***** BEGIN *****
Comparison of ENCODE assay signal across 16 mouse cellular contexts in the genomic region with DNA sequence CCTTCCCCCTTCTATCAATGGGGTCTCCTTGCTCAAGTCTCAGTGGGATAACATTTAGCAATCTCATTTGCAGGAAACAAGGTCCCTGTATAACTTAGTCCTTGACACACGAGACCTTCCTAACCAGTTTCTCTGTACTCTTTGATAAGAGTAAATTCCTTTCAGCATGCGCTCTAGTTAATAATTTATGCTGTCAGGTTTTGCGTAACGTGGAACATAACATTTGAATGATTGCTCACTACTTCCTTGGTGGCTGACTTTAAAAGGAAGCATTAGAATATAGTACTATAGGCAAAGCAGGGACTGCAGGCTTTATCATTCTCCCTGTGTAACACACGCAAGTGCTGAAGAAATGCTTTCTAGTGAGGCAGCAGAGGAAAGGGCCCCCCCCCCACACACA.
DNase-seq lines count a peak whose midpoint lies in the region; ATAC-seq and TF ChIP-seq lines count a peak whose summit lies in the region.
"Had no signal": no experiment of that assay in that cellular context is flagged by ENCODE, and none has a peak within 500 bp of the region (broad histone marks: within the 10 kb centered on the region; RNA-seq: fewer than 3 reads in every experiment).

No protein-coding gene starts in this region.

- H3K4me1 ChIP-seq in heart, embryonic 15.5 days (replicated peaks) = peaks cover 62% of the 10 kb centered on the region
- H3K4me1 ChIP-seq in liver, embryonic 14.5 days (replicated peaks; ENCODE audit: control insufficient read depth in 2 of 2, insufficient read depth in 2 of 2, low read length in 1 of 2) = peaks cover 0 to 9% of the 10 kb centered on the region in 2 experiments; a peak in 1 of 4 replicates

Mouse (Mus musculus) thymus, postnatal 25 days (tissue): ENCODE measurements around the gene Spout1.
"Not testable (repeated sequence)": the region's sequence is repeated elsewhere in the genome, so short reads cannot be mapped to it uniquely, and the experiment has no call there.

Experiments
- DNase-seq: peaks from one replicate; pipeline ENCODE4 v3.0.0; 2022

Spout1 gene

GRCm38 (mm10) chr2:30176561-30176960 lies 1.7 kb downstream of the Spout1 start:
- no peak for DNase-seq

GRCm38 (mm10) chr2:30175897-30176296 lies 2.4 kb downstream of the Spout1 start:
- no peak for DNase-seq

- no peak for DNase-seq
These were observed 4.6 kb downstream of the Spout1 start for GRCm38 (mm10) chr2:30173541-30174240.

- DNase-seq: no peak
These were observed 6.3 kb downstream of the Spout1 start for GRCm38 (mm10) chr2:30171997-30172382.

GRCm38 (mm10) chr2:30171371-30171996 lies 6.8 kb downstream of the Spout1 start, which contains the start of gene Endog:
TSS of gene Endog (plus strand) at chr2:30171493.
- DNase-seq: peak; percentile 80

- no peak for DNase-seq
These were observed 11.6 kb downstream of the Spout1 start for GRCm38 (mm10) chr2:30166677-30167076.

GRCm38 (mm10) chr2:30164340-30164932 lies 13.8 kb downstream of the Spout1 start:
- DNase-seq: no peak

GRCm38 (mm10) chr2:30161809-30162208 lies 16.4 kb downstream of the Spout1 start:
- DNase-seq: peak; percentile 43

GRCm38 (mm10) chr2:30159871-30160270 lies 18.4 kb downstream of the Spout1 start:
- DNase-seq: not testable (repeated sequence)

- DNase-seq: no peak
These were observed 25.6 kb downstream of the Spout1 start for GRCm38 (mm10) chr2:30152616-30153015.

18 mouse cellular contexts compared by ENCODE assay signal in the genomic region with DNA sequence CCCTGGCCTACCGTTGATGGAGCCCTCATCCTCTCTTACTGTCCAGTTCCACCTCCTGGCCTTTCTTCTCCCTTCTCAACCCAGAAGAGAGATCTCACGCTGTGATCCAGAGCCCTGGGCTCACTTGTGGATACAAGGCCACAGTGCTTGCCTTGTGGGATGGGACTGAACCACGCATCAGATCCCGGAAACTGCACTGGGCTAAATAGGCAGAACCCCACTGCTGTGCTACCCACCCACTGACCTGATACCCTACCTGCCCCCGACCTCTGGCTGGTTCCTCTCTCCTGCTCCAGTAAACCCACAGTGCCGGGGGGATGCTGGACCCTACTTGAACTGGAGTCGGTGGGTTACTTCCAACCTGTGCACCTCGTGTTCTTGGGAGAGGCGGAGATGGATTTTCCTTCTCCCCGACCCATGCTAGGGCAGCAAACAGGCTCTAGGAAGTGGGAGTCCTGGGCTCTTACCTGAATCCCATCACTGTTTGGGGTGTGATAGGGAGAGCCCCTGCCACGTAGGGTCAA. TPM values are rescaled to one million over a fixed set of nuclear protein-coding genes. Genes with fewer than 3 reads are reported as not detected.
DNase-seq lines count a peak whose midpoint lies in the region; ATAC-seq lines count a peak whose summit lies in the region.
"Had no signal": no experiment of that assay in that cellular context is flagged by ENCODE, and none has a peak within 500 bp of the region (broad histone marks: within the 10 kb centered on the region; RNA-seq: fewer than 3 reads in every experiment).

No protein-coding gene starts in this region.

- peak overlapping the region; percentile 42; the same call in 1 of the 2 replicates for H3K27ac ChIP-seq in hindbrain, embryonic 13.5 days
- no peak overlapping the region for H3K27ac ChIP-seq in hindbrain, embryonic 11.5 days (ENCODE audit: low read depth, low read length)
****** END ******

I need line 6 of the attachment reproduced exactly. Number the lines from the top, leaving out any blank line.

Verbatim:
- H3K4me1 ChIP-seq in liver, embryonic 14.5 days (replicated peaks; ENCODE audit: control insufficient read depth in 2 of 2, insufficient read depth in 2 of 2, low read length in 1 of 2) = peaks cover 0 to 9% of the 10 kb centered on the region in 2 experiments; a peak in 1 of 4 replicates